It’s all second nature at this point for most of us — a norm in our world for the sake of keeping on top of things, but not realizing it’s really about that dopamine hit and the FOMO. There really isn’t much difference in the addiction traits of a hard narcotics and persistent checking — the only difference is no one is going to call you on it standing in the express checkout as they might if you busted out a mirror and razor to do a line before getting rung up.

For me, dealing with the persistent checking and constant worrying has been a bit harder than removing the trigger and interruptions. The realization that notifications and persistent checks were significant source of my everyday stresses and anxiety has been sobering, and accepting it’s simply has just become unsustainable. I didn’t want to be left at the end of the day far more stressed and exhausted than necessary. That’s when I knew I needed to do something different.

Over the summer, I’ve been trying different methods to “detox” from the compulsive checking. At the extreme end is intentionally blocking access and locking myself out (the equivalent of flushing the coke down the toilet), and on the less extreme end is simply making access harder and less gratifying. Where both helped deal with the cravings, what I felt has been most effective is creating a barrier that introduces a pause long enough to ask myself “I’m able to actually process and address whatever I find in there at this very place and moment?”. Giving myself just enough time to mentally ask that question has started to become enough to overcome the “just check, not a huge deal!”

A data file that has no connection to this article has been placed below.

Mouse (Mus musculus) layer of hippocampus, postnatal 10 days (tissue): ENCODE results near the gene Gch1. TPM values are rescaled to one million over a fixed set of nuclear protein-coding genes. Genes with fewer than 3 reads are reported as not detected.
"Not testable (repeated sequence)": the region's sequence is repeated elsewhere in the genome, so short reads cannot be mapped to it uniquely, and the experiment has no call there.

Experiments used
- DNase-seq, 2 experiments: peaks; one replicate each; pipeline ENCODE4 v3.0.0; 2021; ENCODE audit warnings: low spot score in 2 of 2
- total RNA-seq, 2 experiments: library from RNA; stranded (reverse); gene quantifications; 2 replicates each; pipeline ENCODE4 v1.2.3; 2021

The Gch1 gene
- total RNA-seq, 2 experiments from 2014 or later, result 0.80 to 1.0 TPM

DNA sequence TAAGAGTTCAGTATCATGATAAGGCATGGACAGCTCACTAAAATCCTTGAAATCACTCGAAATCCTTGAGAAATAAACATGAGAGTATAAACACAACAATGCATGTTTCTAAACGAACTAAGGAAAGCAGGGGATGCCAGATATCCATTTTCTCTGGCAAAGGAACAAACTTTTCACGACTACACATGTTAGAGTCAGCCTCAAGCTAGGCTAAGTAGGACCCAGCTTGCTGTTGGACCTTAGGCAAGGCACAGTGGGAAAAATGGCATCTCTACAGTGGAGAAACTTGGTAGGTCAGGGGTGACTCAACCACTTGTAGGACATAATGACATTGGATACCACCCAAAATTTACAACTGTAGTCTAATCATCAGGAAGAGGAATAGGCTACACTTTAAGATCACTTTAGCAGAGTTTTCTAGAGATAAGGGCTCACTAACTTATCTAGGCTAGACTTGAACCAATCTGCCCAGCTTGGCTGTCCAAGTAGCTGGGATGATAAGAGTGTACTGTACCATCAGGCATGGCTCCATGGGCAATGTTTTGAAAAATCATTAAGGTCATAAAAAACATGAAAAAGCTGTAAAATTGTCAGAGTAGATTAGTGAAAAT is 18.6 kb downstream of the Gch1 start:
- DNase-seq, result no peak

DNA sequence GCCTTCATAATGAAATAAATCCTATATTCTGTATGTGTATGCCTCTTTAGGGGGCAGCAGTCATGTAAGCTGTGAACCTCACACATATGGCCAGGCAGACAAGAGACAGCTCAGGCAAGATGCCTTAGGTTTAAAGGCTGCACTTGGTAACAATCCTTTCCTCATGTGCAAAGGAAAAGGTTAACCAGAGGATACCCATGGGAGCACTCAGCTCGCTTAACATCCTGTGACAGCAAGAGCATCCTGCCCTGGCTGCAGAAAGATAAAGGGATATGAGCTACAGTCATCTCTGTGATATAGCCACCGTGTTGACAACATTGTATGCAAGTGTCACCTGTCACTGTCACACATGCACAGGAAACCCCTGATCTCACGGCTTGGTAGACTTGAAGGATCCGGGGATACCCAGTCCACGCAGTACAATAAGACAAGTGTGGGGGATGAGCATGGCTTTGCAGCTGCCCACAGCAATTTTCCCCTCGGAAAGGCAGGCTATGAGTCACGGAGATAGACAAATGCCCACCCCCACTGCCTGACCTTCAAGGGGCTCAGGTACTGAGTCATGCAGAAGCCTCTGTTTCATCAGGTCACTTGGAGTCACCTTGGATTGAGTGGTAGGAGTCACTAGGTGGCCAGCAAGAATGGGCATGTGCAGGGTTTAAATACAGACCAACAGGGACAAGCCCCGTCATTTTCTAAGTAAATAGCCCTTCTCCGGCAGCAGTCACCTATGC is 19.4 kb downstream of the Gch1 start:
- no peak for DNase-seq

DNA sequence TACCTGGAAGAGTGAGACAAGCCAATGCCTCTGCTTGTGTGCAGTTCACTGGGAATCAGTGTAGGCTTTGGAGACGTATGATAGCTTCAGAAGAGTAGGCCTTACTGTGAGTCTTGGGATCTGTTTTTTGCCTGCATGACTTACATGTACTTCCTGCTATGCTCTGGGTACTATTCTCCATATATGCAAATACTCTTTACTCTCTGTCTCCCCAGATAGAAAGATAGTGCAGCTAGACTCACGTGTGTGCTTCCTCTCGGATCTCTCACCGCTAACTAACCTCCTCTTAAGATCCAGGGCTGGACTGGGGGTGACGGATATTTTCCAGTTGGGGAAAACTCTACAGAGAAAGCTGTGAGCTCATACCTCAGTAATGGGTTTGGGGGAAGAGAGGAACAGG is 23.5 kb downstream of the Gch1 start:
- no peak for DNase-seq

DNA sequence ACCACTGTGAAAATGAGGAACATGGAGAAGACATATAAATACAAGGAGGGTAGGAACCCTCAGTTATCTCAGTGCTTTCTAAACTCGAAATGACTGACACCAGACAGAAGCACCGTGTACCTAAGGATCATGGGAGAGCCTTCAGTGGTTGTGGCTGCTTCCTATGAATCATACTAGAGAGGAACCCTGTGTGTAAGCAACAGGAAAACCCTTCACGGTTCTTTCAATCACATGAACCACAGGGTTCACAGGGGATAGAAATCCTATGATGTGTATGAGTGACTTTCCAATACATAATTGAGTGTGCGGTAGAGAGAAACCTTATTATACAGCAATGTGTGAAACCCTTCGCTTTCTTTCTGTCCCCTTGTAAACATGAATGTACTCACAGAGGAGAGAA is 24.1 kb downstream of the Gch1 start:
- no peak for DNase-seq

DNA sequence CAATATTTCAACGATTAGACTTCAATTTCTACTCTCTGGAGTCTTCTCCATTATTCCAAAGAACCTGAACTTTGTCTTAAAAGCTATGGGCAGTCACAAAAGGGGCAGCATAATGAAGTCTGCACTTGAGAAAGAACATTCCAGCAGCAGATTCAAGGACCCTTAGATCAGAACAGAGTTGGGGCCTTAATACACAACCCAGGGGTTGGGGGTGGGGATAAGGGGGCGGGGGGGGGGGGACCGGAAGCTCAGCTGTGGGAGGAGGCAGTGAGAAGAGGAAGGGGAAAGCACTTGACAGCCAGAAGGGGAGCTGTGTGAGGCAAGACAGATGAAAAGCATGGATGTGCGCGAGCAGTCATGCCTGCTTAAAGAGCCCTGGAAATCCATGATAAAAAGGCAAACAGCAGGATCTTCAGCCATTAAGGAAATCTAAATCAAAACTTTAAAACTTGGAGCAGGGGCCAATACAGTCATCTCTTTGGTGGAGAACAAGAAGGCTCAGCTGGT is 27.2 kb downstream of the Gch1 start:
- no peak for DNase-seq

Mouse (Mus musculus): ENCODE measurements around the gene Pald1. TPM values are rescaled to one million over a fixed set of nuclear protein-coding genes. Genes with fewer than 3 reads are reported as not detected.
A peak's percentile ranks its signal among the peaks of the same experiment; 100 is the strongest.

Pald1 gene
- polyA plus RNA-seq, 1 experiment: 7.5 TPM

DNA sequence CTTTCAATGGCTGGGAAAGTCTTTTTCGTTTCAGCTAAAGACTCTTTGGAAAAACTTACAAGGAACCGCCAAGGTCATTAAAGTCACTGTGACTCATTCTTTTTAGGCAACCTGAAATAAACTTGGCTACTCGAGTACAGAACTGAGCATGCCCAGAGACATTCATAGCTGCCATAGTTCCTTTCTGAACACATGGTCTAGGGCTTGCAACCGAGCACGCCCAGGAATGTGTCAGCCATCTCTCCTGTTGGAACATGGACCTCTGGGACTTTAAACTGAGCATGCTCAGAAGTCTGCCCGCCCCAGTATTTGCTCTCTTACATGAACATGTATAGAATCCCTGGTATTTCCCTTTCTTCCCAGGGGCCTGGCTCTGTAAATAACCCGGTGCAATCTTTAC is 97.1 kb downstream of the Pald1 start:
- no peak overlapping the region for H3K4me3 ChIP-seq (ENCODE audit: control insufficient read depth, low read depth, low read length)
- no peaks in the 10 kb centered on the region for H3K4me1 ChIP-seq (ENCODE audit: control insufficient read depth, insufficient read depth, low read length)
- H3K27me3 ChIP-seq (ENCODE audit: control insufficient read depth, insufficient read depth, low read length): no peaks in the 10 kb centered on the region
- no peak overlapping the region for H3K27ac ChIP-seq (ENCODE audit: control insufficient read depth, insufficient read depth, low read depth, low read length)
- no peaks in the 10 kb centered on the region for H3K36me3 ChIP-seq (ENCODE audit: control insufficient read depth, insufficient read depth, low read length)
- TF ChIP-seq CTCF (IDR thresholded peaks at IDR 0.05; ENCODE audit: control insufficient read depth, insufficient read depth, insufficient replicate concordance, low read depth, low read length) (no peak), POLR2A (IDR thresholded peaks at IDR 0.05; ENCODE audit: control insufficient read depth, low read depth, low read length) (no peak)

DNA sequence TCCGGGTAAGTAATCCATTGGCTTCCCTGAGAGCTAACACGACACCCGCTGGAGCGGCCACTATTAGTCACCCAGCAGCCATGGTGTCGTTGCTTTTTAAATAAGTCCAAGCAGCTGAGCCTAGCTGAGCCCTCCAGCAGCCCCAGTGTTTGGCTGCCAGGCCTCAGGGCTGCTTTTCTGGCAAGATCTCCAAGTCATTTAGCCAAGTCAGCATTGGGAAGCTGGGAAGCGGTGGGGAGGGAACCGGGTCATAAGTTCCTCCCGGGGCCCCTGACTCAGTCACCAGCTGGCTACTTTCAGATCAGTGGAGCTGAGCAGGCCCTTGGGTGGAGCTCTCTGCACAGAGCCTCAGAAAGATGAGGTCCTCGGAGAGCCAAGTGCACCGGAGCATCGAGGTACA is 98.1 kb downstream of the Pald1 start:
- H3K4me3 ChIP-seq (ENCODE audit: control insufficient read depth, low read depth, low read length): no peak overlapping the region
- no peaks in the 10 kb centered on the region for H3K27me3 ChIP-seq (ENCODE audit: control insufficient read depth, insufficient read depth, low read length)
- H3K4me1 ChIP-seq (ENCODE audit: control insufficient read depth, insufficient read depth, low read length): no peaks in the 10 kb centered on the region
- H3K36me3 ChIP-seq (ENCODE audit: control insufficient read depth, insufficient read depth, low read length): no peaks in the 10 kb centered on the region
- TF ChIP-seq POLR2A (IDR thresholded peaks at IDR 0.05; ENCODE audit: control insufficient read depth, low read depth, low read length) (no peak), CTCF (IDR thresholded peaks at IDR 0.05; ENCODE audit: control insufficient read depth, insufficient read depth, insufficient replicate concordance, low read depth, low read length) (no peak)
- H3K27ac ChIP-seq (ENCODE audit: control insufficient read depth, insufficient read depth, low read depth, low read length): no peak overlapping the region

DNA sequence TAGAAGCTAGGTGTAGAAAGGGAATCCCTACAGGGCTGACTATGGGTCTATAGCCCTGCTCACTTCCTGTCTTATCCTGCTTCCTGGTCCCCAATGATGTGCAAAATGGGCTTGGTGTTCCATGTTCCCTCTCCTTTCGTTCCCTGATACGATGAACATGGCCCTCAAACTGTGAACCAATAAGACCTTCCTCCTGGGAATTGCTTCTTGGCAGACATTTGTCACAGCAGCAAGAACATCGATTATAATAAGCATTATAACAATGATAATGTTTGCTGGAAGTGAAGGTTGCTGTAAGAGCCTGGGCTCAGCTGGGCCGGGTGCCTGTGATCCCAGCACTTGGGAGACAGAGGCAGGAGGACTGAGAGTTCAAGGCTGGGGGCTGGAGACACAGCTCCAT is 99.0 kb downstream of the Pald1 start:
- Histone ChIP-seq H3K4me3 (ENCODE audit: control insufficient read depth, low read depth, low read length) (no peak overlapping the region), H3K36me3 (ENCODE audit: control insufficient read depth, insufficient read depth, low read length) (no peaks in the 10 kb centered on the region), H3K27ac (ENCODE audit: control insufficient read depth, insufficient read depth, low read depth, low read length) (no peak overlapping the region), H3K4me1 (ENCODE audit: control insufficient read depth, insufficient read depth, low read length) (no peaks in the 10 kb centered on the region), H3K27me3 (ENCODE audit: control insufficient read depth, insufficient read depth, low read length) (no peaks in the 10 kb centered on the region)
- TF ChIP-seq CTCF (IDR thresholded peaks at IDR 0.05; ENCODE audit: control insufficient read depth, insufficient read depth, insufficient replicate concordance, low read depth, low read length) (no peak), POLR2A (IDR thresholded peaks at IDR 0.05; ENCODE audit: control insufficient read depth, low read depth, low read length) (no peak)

Far from perfect, I am taking note of some benefits. I can notice a moment of calm and clarity when I start the day walking the dog and leaving the phone charging on the desk. I can notice feeling focused and accomplished once I’m past the first ten minutes into writing. I can notice feeling at peace when I accept there’s nothing I can do at this very moment and not letting it consume me. I can notice feeling less anxious giving myself permission to ignore my phone, emails, social media, knowing they’ll still all be there, and I’ll be far more productive, engaged, and mindful in dealing with them when I give myself the dedicated time to do it.

Mind you, the desire for compulsive actions is still strong, and I’m certainly not 100% effective at ignoring them. Transferring gratification from persistence checks to intention use of time is a gradual evolution. It’s going to take various iterations to stay the course like any addiction, even if it means I have to keep locking myself out of work off-hours. All I know is this last trip was a lot more relaxing than I can remember a vacation being. Perhaps that’s because I was actually really on vacation — not at work.